Visting US President Barack Obama told UK hacks he would "respect" the British legal process being played out to decide the fate of alien-hunting computer hacker Gary McKinnon.
McKinnon is wanted in the US for hacking into poorly-protected Pentagon and Nasa computers in what he said was a search for evidence of contact with aliens. Red-faced US security agencies want to drag him off to the US and face trial on charges that could see him banged up for 60 years.There are concerns the Asperger's sufferer would commit suicide at the prospect.
Obama told a press conference at Lancaster House that would respect the British legal process, which currently sees McKinnon's case with the Home Secretary. He stopped well short of demanding McKinnon be bundled on a plane forthwith.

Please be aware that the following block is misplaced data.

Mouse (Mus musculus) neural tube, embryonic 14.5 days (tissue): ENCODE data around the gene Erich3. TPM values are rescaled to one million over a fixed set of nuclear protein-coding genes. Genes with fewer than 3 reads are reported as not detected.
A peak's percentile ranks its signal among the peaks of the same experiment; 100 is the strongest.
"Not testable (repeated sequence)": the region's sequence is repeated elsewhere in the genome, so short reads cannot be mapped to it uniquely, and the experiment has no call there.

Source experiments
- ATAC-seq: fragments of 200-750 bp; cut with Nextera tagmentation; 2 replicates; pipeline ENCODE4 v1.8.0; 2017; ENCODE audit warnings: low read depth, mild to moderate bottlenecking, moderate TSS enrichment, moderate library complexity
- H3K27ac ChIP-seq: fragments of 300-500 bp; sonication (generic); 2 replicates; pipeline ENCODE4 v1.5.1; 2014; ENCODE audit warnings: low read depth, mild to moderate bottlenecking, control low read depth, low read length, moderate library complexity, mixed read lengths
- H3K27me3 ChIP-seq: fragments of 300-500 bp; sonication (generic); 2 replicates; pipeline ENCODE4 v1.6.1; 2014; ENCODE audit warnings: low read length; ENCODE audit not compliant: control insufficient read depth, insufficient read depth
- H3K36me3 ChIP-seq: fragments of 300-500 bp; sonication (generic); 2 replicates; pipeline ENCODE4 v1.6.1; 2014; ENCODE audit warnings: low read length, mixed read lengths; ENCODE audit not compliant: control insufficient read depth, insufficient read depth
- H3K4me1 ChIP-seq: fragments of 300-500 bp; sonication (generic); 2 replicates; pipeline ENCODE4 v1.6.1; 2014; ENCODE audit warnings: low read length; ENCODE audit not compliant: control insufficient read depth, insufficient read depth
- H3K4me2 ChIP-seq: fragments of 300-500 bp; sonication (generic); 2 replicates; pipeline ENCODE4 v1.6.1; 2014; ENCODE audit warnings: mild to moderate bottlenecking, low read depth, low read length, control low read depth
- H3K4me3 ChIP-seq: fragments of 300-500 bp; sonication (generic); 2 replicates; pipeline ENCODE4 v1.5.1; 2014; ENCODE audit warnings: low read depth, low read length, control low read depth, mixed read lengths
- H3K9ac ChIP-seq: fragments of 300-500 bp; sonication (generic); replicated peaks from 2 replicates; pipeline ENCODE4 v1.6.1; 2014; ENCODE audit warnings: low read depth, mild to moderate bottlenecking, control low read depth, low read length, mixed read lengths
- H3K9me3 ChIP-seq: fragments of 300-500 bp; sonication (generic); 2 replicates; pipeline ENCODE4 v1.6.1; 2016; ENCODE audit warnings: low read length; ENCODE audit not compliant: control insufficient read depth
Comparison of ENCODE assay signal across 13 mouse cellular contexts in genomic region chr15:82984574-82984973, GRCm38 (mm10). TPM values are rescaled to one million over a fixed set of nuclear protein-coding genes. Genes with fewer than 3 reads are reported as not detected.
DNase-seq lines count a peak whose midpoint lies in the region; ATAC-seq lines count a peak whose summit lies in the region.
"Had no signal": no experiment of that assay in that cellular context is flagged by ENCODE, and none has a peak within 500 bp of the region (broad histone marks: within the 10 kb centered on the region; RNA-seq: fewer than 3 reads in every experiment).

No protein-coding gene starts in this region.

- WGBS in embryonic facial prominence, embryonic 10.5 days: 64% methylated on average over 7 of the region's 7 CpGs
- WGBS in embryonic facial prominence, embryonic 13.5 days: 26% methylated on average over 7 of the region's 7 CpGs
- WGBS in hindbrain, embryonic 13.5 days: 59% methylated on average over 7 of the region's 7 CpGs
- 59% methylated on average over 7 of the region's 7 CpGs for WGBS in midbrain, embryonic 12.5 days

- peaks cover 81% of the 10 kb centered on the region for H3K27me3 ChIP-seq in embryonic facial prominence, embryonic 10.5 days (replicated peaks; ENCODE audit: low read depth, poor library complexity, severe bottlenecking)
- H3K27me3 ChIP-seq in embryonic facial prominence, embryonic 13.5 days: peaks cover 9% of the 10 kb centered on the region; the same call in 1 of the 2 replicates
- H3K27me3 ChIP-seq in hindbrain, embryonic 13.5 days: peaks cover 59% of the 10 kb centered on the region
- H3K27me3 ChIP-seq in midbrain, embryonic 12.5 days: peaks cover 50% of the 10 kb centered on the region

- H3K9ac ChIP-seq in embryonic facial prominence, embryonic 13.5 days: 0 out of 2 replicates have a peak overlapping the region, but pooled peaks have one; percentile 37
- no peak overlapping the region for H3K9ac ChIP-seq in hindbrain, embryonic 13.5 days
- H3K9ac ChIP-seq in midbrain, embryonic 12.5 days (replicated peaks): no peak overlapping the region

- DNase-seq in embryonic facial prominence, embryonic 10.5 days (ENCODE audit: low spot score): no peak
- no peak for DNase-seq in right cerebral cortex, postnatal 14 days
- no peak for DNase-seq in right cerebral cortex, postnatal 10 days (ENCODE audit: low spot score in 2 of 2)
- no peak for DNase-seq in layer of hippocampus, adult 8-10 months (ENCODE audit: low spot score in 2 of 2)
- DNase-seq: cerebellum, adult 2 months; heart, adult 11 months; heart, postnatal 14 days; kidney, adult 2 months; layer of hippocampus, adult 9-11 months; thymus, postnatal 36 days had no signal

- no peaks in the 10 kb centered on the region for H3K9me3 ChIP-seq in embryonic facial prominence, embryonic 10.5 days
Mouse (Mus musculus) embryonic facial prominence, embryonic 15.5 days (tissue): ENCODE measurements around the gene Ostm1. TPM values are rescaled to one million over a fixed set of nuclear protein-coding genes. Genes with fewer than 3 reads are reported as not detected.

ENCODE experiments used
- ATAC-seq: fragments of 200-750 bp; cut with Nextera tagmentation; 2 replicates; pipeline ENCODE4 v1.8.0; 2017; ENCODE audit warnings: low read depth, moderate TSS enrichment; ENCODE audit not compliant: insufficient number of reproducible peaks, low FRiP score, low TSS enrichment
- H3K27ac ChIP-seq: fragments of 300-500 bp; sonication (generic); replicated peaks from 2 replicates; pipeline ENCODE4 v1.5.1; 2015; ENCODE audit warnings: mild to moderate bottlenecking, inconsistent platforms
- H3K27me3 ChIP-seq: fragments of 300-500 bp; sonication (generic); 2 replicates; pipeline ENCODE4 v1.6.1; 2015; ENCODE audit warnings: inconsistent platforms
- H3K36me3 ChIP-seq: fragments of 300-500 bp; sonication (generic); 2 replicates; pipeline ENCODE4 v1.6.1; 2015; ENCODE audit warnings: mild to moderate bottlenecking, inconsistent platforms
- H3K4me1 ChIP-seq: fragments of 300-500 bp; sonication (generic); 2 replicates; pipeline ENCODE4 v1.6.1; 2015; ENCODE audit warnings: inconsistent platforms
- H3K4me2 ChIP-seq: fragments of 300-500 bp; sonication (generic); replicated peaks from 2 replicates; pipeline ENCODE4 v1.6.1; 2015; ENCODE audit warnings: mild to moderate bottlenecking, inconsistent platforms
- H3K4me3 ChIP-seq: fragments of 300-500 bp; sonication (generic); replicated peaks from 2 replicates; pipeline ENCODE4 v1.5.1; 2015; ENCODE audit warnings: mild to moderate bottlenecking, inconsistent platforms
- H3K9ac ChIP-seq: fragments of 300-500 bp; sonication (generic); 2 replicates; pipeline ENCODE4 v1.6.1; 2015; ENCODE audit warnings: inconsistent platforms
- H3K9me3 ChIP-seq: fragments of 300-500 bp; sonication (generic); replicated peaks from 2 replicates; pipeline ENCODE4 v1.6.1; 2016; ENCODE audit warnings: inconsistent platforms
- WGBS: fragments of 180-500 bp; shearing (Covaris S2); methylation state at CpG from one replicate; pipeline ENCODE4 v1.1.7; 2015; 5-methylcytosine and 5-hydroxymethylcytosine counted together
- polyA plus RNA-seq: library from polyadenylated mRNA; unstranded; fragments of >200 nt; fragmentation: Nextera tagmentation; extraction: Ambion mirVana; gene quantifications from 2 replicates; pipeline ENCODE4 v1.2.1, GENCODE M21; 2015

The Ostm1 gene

He said: "We have proceeded through all the processes required under our extradition agreements. It's now in the hands of the British legal system.
"We have confidence in the British legal system coming to a just conclusion, and so we will await resolution and we will be respectful of that process."
Prime Minister David Cameron chipped in saying there was "widespread concern" for McKinnon's well being.
"The case is in front of the Home Secretary who has to consider reports about Gary's health and his well-being and it is right that she does that in a proper and effectively quasi-judicial way," he flannelled, while chummily using McKinnon's first name.
"I totally understand the anguish of his mother and family about this issue," he said. "We must follow the proper processes and make sure this case is dealt with in the proper way and I am sure that is the case."
McKinnon's case is sitting on Home Secretary Teresa May's desk and she hasn't decided yet when she'll make up her mind about it.
Obama's vaguely conciliatory tone may help his case, however.